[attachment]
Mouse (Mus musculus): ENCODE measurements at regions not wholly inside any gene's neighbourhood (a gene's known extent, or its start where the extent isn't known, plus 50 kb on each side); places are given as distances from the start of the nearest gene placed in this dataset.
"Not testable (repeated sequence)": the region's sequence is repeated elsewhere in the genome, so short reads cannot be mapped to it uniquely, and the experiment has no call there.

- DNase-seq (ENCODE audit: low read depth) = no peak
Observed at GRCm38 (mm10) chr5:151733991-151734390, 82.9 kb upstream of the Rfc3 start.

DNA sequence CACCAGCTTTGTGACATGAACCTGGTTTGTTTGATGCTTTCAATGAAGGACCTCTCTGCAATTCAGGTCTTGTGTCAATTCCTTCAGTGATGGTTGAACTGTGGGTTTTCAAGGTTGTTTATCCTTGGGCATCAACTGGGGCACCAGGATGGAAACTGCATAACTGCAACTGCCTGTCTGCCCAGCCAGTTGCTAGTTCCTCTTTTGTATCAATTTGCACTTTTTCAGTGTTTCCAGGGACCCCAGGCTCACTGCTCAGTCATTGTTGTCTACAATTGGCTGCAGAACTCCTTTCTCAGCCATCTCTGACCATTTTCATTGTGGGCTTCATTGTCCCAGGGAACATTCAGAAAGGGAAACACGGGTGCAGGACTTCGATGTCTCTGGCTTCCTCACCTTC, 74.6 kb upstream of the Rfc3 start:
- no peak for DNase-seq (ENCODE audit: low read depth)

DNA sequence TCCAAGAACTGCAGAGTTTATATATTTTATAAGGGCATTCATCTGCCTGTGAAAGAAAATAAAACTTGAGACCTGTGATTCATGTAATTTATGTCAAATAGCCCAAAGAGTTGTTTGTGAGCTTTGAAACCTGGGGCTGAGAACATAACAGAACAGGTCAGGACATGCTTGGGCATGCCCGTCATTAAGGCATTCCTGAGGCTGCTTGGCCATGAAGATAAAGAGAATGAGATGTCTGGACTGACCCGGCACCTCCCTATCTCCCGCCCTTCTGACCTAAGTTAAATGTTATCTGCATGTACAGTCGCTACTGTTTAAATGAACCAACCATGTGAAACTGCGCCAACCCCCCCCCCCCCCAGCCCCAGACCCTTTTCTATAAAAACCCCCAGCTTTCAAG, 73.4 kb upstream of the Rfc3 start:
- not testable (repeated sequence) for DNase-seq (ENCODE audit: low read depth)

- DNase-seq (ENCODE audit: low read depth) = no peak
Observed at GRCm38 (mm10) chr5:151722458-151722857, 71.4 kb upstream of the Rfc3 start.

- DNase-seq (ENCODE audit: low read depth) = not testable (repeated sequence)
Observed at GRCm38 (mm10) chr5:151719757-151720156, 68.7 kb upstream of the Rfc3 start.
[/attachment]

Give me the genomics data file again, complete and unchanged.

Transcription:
Mouse (Mus musculus): ENCODE measurements at regions not wholly inside any gene's neighbourhood (a gene's known extent, or its start where the extent isn't known, plus 50 kb on each side); places are given as distances from the start of the nearest gene placed in this dataset.
"Not testable (repeated sequence)": the region's sequence is repeated elsewhere in the genome, so short reads cannot be mapped to it uniquely, and the experiment has no call there.

- DNase-seq (ENCODE audit: low read depth) = no peak
Observed at GRCm38 (mm10) chr5:151733991-151734390, 82.9 kb upstream of the Rfc3 start.

DNA sequence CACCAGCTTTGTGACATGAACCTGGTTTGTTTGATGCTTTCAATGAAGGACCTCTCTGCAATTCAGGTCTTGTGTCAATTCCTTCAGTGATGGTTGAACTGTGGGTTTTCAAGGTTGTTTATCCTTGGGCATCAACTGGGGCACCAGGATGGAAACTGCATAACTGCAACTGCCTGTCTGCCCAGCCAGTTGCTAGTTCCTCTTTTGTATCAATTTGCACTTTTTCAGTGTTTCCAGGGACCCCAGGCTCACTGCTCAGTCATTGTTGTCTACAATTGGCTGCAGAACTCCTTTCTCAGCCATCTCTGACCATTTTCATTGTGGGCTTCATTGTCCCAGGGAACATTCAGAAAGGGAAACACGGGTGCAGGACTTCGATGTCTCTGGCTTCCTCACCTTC, 74.6 kb upstream of the Rfc3 start:
- no peak for DNase-seq (ENCODE audit: low read depth)

DNA sequence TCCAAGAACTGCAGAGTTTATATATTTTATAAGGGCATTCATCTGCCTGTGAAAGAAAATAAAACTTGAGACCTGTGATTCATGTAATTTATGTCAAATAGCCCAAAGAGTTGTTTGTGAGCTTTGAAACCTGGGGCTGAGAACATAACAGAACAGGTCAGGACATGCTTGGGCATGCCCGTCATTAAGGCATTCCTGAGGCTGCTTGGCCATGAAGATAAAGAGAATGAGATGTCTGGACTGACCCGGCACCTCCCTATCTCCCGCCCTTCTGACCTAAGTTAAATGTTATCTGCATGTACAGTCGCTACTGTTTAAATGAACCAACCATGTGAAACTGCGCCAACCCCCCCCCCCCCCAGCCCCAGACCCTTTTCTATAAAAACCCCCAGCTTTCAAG, 73.4 kb upstream of the Rfc3 start:
- not testable (repeated sequence) for DNase-seq (ENCODE audit: low read depth)

- DNase-seq (ENCODE audit: low read depth) = no peak
Observed at GRCm38 (mm10) chr5:151722458-151722857, 71.4 kb upstream of the Rfc3 start.

- DNase-seq (ENCODE audit: low read depth) = not testable (repeated sequence)
Observed at GRCm38 (mm10) chr5:151719757-151720156, 68.7 kb upstream of the Rfc3 start.